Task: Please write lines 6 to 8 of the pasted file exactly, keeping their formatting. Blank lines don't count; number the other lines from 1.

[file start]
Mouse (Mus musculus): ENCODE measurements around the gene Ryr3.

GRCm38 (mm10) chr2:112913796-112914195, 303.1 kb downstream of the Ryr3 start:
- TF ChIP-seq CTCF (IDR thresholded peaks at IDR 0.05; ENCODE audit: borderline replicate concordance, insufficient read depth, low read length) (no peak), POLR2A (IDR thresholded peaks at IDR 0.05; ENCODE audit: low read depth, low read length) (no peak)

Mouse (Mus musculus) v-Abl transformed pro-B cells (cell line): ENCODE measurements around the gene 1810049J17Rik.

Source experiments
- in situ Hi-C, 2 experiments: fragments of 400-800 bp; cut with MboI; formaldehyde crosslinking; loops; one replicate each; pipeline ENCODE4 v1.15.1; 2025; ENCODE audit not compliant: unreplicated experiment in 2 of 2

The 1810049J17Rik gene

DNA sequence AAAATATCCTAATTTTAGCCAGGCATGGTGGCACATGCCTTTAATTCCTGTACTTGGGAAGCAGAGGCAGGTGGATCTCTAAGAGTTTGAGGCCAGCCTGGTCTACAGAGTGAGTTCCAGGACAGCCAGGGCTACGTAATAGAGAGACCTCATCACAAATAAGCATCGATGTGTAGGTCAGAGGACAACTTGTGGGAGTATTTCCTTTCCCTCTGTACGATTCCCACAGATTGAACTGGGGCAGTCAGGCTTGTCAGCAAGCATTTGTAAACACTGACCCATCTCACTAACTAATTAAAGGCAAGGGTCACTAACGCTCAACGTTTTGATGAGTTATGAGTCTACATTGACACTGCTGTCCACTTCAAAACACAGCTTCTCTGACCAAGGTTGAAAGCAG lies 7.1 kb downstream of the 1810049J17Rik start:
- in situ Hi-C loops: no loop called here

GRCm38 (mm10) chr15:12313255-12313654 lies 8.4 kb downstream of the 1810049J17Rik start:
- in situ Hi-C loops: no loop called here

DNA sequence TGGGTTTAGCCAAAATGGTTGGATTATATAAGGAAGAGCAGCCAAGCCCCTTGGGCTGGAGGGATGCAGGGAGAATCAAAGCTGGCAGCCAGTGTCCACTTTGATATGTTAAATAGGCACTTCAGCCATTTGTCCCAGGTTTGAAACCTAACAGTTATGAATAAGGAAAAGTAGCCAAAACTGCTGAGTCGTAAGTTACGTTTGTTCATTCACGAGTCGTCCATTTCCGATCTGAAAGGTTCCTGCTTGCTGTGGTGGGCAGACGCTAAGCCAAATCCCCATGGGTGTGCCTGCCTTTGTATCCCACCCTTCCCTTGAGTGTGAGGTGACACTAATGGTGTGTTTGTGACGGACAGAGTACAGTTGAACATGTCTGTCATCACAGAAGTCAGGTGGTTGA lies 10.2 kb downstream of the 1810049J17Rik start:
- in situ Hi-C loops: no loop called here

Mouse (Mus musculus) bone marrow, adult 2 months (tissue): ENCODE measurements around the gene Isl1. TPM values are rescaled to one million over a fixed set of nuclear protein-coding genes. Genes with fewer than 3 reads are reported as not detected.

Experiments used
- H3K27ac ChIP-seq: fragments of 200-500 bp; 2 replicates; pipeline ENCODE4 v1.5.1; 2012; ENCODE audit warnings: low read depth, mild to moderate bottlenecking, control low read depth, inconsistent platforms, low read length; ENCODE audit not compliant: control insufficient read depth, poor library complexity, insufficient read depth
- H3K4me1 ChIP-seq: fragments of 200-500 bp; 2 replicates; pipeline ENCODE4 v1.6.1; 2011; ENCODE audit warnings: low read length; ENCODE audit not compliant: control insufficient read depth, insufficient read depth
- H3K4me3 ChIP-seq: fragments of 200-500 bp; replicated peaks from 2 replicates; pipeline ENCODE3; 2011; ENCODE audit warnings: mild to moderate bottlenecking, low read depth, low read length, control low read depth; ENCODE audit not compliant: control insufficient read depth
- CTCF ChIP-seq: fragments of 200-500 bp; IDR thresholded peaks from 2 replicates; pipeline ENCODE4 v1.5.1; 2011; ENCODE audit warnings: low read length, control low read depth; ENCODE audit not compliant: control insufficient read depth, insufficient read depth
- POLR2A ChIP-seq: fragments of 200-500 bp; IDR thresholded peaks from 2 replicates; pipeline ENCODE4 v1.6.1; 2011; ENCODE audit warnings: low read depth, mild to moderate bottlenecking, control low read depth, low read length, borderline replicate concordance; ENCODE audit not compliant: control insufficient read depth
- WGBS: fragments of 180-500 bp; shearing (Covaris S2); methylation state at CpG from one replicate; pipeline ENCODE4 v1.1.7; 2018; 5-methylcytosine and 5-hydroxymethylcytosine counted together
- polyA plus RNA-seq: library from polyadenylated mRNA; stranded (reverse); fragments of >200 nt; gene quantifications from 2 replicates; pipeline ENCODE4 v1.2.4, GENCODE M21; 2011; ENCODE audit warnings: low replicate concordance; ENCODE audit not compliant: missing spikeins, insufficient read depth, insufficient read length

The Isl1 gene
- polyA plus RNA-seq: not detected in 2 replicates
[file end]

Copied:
- in situ Hi-C, 2 experiments: fragments of 400-800 bp; cut with MboI; formaldehyde crosslinking; loops; one replicate each; pipeline ENCODE4 v1.15.1; 2025; ENCODE audit not compliant: unreplicated experiment in 2 of 2

The 1810049J17Rik gene

DNA sequence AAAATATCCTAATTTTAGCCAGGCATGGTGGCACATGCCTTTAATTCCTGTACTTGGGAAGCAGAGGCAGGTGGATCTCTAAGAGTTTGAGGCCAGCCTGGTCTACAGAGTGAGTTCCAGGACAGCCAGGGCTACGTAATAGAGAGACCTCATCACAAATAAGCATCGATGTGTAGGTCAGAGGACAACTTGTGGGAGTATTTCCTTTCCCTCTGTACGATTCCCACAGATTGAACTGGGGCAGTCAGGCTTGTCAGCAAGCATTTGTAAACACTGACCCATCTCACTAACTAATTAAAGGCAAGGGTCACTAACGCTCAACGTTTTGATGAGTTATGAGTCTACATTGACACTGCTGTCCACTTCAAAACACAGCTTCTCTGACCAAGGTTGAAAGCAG lies 7.1 kb downstream of the 1810049J17Rik start: